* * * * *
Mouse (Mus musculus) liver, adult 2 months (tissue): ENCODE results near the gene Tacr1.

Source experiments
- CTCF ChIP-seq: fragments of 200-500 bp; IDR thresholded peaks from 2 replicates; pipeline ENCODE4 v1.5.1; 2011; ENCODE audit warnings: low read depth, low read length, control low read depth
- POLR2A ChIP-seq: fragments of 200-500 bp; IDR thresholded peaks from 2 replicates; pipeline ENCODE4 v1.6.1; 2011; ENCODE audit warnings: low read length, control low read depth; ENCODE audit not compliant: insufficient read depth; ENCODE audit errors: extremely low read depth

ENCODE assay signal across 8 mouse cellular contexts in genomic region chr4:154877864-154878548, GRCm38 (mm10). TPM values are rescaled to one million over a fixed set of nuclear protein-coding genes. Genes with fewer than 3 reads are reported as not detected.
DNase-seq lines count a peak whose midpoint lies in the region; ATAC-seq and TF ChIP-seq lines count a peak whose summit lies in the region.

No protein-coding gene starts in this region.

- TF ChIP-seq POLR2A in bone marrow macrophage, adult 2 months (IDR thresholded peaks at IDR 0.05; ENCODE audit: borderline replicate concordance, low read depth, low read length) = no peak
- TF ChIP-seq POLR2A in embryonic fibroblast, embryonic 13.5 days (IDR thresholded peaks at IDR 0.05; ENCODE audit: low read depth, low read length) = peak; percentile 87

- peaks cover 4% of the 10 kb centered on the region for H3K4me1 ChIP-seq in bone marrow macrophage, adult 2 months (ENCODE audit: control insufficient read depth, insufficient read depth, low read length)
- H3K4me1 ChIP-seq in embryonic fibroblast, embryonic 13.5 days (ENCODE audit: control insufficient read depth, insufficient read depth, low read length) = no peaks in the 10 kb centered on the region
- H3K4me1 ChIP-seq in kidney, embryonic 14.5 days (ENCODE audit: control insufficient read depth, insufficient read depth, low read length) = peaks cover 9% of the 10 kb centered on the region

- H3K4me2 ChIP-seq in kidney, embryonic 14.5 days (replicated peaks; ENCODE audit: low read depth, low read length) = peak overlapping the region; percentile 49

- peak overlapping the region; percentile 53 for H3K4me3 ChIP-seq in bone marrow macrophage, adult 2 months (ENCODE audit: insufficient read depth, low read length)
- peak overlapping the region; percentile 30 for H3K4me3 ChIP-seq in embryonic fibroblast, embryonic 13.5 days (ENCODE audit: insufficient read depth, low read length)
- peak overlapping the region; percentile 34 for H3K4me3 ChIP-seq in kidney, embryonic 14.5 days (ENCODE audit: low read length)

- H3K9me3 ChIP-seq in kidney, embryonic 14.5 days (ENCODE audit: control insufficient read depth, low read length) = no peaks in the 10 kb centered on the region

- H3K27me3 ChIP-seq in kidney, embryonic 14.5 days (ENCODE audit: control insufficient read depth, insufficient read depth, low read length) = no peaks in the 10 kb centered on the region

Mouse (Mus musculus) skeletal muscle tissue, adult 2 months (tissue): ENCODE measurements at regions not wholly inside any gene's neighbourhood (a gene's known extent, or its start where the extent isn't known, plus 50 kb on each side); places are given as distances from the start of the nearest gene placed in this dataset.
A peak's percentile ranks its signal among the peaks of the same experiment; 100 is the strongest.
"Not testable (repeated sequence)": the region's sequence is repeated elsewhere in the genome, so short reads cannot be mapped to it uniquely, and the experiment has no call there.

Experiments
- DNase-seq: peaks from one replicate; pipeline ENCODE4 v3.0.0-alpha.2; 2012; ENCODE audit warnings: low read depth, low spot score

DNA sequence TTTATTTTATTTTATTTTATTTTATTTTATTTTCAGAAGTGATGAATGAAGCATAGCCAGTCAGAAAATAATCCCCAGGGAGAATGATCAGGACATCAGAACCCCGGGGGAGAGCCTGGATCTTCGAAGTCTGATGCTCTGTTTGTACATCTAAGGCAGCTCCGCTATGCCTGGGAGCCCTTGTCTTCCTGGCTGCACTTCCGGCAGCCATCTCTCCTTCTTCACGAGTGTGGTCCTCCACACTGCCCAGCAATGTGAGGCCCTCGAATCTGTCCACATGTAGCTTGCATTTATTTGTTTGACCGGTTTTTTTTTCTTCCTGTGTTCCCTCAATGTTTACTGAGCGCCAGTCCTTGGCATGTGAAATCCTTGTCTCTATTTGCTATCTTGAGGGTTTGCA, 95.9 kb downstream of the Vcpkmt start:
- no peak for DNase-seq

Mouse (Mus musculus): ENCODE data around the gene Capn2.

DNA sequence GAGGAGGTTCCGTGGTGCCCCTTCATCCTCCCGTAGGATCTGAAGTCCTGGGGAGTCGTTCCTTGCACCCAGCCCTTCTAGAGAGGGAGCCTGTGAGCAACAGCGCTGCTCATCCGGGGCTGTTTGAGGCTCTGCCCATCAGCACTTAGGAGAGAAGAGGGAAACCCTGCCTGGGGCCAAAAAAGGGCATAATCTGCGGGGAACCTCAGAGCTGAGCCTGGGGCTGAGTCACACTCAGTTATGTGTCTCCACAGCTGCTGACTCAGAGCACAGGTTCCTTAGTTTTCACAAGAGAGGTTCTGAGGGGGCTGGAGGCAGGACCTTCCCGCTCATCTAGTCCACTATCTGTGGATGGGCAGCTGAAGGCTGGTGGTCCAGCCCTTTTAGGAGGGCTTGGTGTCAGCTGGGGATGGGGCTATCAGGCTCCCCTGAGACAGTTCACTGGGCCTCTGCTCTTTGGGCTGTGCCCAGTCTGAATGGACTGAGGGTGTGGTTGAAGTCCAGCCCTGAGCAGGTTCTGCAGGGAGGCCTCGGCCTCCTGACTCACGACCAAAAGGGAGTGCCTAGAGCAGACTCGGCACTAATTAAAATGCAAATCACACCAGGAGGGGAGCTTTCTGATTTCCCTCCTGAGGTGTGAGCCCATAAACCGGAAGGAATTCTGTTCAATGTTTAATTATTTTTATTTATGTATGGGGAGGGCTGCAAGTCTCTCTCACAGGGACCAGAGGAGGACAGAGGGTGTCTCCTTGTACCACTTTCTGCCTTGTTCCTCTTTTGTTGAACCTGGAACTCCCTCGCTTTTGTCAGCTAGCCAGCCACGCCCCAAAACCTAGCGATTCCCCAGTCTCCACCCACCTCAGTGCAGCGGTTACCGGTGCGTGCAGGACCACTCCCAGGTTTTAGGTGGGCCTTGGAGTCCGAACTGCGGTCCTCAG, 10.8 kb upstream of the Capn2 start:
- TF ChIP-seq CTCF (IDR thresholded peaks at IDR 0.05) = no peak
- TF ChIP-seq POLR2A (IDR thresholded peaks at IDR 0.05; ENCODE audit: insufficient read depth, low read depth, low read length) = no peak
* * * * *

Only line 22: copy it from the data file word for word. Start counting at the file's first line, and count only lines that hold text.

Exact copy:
Experiments